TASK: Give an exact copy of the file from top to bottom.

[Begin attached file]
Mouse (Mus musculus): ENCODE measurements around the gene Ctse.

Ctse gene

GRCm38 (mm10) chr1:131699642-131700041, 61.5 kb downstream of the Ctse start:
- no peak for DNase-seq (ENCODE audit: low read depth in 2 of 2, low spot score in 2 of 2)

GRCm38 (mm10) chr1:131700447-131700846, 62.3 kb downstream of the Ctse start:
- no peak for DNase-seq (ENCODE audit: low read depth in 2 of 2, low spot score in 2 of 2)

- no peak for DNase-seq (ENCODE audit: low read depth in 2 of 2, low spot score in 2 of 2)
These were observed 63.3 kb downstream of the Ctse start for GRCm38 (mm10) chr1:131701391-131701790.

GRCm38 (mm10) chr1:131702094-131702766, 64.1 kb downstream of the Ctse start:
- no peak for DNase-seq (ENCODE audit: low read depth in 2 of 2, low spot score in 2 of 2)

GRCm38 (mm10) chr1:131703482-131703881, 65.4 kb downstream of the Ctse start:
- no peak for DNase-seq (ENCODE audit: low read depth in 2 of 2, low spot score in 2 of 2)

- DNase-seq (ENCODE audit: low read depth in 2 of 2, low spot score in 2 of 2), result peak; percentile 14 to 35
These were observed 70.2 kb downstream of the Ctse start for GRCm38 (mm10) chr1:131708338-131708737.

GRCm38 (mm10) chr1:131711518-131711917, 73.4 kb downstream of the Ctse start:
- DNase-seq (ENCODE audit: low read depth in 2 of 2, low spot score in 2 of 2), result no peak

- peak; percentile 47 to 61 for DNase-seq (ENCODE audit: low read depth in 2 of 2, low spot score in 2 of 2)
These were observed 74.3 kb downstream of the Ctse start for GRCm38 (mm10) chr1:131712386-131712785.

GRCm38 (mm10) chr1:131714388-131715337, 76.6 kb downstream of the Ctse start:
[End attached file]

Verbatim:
Mouse (Mus musculus): ENCODE measurements around the gene Ctse.

Ctse gene

GRCm38 (mm10) chr1:131699642-131700041, 61.5 kb downstream of the Ctse start:
- no peak for DNase-seq (ENCODE audit: low read depth in 2 of 2, low spot score in 2 of 2)

GRCm38 (mm10) chr1:131700447-131700846, 62.3 kb downstream of the Ctse start:
- no peak for DNase-seq (ENCODE audit: low read depth in 2 of 2, low spot score in 2 of 2)

- no peak for DNase-seq (ENCODE audit: low read depth in 2 of 2, low spot score in 2 of 2)
These were observed 63.3 kb downstream of the Ctse start for GRCm38 (mm10) chr1:131701391-131701790.

GRCm38 (mm10) chr1:131702094-131702766, 64.1 kb downstream of the Ctse start:
- no peak for DNase-seq (ENCODE audit: low read depth in 2 of 2, low spot score in 2 of 2)

GRCm38 (mm10) chr1:131703482-131703881, 65.4 kb downstream of the Ctse start:
- no peak for DNase-seq (ENCODE audit: low read depth in 2 of 2, low spot score in 2 of 2)

- DNase-seq (ENCODE audit: low read depth in 2 of 2, low spot score in 2 of 2), result peak; percentile 14 to 35
These were observed 70.2 kb downstream of the Ctse start for GRCm38 (mm10) chr1:131708338-131708737.

GRCm38 (mm10) chr1:131711518-131711917, 73.4 kb downstream of the Ctse start:
- DNase-seq (ENCODE audit: low read depth in 2 of 2, low spot score in 2 of 2), result no peak

- peak; percentile 47 to 61 for DNase-seq (ENCODE audit: low read depth in 2 of 2, low spot score in 2 of 2)
These were observed 74.3 kb downstream of the Ctse start for GRCm38 (mm10) chr1:131712386-131712785.

GRCm38 (mm10) chr1:131714388-131715337, 76.6 kb downstream of the Ctse start: